6. On my second Gibson. Unlikely to post again tonight! I had 2 martini's the other evening. I was out, not at home. Totally ripped. Can't do that anymore. In fact haven't done that in over a decade. One would think I would have learned. For the life of me I can't recall the gins.
  7. I've watched Harden off and on this season including some of his big scoring games. Got to admit I don't "like" his game or his style. Too repetitive, too "predictable", too unexplosive. Meanwhile he is a singularly remarkable scorer, unmatched in current times and virtually unmatched in NBA history. What can you say? So long as he scores as he does Houston is always a candidate to win it all. I must admit though, as I don't like his style I'm sort of pleased they haven't won it all yet...and I hope they don't going forward.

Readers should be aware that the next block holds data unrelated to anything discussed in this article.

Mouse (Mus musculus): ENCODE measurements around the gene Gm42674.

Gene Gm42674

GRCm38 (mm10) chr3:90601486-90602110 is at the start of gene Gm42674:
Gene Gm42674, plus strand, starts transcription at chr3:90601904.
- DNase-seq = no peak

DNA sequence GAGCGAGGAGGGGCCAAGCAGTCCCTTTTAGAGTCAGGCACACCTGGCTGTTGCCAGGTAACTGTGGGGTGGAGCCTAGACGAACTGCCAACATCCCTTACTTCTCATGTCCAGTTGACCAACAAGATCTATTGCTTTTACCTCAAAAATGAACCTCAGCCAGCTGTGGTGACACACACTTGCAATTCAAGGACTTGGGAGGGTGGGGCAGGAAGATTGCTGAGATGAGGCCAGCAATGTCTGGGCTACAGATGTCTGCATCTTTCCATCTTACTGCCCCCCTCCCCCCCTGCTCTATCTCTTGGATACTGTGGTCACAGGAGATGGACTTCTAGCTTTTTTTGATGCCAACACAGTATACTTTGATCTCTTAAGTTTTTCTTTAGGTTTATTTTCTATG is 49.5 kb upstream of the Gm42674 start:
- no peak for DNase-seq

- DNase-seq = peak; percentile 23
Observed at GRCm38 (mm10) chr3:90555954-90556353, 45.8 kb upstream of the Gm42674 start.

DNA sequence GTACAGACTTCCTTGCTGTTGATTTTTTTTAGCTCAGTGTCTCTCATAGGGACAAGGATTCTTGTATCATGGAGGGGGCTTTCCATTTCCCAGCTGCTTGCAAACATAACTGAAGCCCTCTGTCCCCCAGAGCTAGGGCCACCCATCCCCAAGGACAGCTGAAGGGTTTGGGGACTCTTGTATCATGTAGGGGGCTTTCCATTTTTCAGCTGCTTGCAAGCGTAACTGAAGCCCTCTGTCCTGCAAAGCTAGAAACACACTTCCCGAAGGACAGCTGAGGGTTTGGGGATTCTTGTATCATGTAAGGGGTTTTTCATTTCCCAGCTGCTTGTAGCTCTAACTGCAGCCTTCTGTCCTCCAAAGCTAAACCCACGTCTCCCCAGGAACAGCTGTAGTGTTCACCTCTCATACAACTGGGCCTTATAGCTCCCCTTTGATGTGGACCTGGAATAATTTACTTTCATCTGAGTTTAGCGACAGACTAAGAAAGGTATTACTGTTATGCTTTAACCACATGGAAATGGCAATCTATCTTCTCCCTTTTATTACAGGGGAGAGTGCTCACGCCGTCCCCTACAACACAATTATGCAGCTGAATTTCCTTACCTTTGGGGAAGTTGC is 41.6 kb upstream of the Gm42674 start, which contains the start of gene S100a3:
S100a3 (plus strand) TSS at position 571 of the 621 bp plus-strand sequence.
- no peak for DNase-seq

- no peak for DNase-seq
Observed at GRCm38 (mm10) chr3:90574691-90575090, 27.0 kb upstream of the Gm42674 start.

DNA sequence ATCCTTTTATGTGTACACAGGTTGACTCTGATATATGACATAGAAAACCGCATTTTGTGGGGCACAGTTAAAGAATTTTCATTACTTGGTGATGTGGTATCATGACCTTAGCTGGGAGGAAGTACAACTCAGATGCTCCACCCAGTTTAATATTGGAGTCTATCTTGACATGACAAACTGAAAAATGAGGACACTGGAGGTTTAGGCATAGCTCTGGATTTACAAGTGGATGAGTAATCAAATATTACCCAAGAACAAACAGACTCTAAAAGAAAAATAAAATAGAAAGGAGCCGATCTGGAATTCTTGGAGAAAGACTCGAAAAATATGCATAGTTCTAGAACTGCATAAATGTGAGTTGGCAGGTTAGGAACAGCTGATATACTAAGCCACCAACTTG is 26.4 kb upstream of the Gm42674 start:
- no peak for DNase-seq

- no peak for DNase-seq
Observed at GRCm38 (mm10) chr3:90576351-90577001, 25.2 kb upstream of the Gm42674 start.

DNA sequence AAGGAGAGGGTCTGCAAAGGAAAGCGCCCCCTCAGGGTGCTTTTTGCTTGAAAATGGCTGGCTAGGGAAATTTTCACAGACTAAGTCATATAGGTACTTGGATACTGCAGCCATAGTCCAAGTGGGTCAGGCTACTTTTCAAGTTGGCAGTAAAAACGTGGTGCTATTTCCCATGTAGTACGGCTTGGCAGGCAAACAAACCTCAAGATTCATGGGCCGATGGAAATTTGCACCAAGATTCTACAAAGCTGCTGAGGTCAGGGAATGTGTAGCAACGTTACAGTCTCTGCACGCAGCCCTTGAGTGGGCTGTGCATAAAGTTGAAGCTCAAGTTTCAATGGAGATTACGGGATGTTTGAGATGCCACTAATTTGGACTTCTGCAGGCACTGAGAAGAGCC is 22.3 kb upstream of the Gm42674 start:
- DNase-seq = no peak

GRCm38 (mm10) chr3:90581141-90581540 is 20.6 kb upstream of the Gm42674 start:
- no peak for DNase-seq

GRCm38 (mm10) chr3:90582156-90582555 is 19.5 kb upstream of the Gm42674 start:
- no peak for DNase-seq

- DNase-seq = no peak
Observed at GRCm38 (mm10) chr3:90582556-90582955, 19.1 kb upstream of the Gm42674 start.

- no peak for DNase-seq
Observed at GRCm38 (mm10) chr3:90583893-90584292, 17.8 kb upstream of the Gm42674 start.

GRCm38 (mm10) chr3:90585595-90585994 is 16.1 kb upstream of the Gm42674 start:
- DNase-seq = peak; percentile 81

8. Just a little end of year review: For November and Dec, it appears we have direct staffed via request during this period about 300 grads for events (some grads worked multiple events through our staffing). What that doesn't include is the enormous number of grads who are already working for caterers, hotels, restaurants and/or staffing companies. They could work as many as 4 or 5 events per week or as little as one event per season. We might easily have well over 1,000 grads (or a lot more) doing this, during this and every holiday season for the last X years. Yesterday we received a nice thank you note from a harried, worried host, who learned his event's bartender bailed out the day before the event: The description from our Facebook Page: